Asian Music and Dance

Coke Studio in the East of England

Classical, qawwali, ghazal, sufi, folk, fusion – music on film from Pakistan’s celebrated Coke Studio will be a part of this year’s Luton Mela. Jim Hornsby, former Media Lecturer and founder of the Bedfordshire-based not-for-profit film training and production company Runaway Media, gives us the background.

The opening montage in the opening film in last year’s Culture in Conflict season in Luton included Fareed Ayaz’s and Abu Muhammad’s duet as they performed ‘Kangna’. The film was Mira Nair’s The Reluctant Fundamentalist which was largely set in Lahore and paid tribute to Pakistani culture.  

I had never heard of the musicians or the song before and while the upbeat rhythm suited the film’s wedding celebration, it was strange to me. I noticed the singer’s stained teeth, wondered how they could sing while sitting down and of course didn’t understand a word of what they were saying. Later, my friend and guide to Pakistani culture Fahim Qureshi spoke about the country’s rich musical heritage.  

With financial support from the BFI’s regional cinema fund and the Luton Airport community fund, we were planning to celebrate Asian music on film at the Luton Mela. Fahim and the Mela team spoke to me about classical, folk and religious traditions, of ghazal and qawwali and of tabla, rabab and sarangi.

Feeling a little lost, I looked up some of the terms on the internet and soon bumped into music videos from the Pakistani Coke Studio. The recordings showed traditional and classical singers playing alongside the Studio’s resident house band. Pakistani fusion music! And, judging by the number of hits (many running into millions) and enthusiastic comments, it was clear that this music was popular and critically acclaimed. As I watched and listened I began to appreciate the rich musicality of singers and the songs.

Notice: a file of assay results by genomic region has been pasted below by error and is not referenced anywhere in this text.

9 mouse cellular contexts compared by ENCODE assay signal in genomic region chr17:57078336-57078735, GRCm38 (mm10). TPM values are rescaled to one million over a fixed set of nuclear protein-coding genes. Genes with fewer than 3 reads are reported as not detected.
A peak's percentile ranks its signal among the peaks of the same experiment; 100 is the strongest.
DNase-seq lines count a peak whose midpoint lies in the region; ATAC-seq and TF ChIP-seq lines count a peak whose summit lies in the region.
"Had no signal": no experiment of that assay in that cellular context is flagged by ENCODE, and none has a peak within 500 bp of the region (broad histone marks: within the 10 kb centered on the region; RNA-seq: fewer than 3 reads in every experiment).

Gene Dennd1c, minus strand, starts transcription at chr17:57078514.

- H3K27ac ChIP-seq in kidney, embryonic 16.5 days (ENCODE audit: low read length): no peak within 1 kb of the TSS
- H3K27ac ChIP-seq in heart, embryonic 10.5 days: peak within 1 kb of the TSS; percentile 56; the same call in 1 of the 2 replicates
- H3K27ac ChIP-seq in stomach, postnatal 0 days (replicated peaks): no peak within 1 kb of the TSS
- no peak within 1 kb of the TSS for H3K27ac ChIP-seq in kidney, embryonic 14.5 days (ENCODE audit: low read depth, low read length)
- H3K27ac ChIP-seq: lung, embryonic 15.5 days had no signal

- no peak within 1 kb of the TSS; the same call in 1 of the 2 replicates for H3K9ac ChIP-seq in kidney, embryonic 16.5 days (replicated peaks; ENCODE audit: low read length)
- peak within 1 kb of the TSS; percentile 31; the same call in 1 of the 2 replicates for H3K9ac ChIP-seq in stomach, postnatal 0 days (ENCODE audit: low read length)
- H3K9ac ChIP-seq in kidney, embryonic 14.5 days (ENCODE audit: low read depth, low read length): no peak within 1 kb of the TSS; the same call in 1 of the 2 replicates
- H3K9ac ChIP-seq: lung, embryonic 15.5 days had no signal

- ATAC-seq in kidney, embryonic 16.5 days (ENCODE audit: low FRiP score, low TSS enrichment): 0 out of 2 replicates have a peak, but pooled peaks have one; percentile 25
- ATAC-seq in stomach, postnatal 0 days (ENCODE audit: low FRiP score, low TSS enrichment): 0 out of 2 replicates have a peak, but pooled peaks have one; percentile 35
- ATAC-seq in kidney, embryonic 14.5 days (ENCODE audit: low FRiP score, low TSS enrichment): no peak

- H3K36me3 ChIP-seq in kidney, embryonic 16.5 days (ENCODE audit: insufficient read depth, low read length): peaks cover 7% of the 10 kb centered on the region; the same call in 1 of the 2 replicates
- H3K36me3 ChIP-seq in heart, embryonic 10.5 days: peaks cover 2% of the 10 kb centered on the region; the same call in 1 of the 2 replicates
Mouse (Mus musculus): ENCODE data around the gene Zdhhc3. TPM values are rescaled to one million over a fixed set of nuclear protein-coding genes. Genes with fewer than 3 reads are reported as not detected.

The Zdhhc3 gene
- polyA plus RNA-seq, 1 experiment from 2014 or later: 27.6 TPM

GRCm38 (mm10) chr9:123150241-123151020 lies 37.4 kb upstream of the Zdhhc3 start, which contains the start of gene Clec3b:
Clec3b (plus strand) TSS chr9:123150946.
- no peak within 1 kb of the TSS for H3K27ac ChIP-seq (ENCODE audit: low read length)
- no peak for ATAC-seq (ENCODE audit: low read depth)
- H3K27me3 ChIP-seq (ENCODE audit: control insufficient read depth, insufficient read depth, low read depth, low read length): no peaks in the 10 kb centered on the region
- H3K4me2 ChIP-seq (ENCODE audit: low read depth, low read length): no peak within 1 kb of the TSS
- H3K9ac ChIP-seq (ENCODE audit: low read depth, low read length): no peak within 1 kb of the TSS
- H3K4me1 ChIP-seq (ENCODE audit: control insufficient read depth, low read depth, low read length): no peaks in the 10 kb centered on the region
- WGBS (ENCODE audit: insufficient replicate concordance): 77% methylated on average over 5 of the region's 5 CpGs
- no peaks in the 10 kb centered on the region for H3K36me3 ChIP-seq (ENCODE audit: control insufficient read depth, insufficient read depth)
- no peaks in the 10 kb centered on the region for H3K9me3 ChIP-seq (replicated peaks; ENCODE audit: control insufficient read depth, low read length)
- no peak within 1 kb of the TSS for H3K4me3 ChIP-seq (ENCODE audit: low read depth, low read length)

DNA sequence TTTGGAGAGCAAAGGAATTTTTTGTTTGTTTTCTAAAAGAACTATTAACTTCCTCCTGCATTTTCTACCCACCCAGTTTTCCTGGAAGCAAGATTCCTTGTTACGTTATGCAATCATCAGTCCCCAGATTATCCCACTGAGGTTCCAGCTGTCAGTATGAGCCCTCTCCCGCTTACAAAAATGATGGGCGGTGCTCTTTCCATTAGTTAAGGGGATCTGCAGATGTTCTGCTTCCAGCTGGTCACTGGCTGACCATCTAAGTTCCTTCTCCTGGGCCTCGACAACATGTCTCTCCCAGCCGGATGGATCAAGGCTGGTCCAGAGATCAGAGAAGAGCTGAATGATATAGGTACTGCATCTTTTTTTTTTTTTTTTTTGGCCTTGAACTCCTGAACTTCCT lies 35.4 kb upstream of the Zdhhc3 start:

Zulfiqar Ahmed, the chairman of Luton Mela, was well aware of the Studio and encouraged me to get hold of the recordings for the Mela. At first I wasted lots of time emailing the studio without any success and then I called Waqas (aka Awesome Wax) Saeed who I used to teach at the university and who had since become a music presenter on the BBC’s Asian Network. Wax sent me contact details for Rohail Hyatt, the founder producer of the Coke Studio, who replied immediately offering music clearances and support. The door opened.

The internet archive comprises sixty-minute shows for each year from 2008 to 2014. For a beginner like me, choosing was exciting and formidable: as well as liking the songs, I wanted to show the exotic appearances of the musicians, a similar number of love and upbeat songs and a gender balance between the singers. It was all highly subjective but I had the pleasure of seeing brilliant singers and listening to breathtaking music.  

We showed a selection of the films in a mobile cinema to passing audiences at the 2015 Mela and this year, with the Mela’s permission, we plan to expand the programme by showing it on the big video screen during the intermissions between performances on Stage 1. Also in the lead-up to the Mela we have booked Waqas, our charming and knowledgeable music presenter, to show and talk about his selection of the films in a series of evening presentations at the Hat Factory on Tuesday 10 May, Tuesday 14 June and Tuesday 12 July. 

Further details and advance booking: 


Luton Mela: 6 & 7 August 2016



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